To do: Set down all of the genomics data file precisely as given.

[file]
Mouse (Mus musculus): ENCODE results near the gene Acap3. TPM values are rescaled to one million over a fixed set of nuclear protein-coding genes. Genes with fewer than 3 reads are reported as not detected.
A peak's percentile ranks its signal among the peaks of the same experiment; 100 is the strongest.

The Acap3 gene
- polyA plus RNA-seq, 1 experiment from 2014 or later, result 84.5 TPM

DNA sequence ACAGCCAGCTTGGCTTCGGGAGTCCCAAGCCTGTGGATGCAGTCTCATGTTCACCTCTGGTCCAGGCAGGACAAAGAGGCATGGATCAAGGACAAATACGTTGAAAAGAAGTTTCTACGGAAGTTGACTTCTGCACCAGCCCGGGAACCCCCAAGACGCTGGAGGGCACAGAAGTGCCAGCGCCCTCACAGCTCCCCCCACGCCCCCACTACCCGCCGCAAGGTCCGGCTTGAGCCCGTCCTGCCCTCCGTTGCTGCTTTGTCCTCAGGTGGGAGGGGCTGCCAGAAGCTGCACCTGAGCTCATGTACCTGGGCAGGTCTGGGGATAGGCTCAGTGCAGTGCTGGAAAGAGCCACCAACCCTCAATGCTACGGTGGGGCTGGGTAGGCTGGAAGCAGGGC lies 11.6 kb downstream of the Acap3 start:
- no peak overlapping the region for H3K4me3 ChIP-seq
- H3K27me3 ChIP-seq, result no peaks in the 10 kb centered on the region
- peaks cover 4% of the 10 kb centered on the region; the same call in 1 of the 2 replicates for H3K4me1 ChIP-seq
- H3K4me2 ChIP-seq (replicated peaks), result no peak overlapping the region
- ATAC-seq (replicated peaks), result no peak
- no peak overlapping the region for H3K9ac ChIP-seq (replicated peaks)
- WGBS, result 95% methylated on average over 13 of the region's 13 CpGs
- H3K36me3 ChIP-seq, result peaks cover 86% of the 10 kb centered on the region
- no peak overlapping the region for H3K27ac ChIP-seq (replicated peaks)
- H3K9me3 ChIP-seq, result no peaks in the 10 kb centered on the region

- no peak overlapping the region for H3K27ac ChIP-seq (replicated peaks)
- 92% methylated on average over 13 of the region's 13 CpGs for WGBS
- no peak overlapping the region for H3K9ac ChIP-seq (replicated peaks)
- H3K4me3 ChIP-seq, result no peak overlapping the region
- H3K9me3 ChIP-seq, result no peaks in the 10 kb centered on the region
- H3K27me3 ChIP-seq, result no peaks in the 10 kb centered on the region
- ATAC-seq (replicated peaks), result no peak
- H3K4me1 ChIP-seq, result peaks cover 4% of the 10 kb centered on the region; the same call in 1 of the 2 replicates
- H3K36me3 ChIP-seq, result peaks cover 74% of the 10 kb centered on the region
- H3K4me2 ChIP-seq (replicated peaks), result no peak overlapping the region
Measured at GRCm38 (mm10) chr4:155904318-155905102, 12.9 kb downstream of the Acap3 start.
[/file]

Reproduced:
Mouse (Mus musculus): ENCODE results near the gene Acap3. TPM values are rescaled to one million over a fixed set of nuclear protein-coding genes. Genes with fewer than 3 reads are reported as not detected.
A peak's percentile ranks its signal among the peaks of the same experiment; 100 is the strongest.

The Acap3 gene
- polyA plus RNA-seq, 1 experiment from 2014 or later, result 84.5 TPM

DNA sequence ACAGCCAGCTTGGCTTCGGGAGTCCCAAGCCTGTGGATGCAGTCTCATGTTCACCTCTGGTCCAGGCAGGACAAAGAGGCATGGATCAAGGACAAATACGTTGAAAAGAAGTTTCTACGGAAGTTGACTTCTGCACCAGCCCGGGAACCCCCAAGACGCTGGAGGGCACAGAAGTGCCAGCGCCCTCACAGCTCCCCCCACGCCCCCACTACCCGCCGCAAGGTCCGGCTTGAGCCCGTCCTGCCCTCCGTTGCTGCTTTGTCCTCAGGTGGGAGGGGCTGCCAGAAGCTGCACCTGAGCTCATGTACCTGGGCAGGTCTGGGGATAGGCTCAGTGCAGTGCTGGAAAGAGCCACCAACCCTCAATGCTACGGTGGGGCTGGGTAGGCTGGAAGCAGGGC lies 11.6 kb downstream of the Acap3 start:
- no peak overlapping the region for H3K4me3 ChIP-seq
- H3K27me3 ChIP-seq, result no peaks in the 10 kb centered on the region
- peaks cover 4% of the 10 kb centered on the region; the same call in 1 of the 2 replicates for H3K4me1 ChIP-seq
- H3K4me2 ChIP-seq (replicated peaks), result no peak overlapping the region
- ATAC-seq (replicated peaks), result no peak
- no peak overlapping the region for H3K9ac ChIP-seq (replicated peaks)
- WGBS, result 95% methylated on average over 13 of the region's 13 CpGs
- H3K36me3 ChIP-seq, result peaks cover 86% of the 10 kb centered on the region
- no peak overlapping the region for H3K27ac ChIP-seq (replicated peaks)
- H3K9me3 ChIP-seq, result no peaks in the 10 kb centered on the region

- no peak overlapping the region for H3K27ac ChIP-seq (replicated peaks)
- 92% methylated on average over 13 of the region's 13 CpGs for WGBS
- no peak overlapping the region for H3K9ac ChIP-seq (replicated peaks)
- H3K4me3 ChIP-seq, result no peak overlapping the region
- H3K9me3 ChIP-seq, result no peaks in the 10 kb centered on the region
- H3K27me3 ChIP-seq, result no peaks in the 10 kb centered on the region
- ATAC-seq (replicated peaks), result no peak
- H3K4me1 ChIP-seq, result peaks cover 4% of the 10 kb centered on the region; the same call in 1 of the 2 replicates
- H3K36me3 ChIP-seq, result peaks cover 74% of the 10 kb centered on the region
- H3K4me2 ChIP-seq (replicated peaks), result no peak overlapping the region
Measured at GRCm38 (mm10) chr4:155904318-155905102, 12.9 kb downstream of the Acap3 start.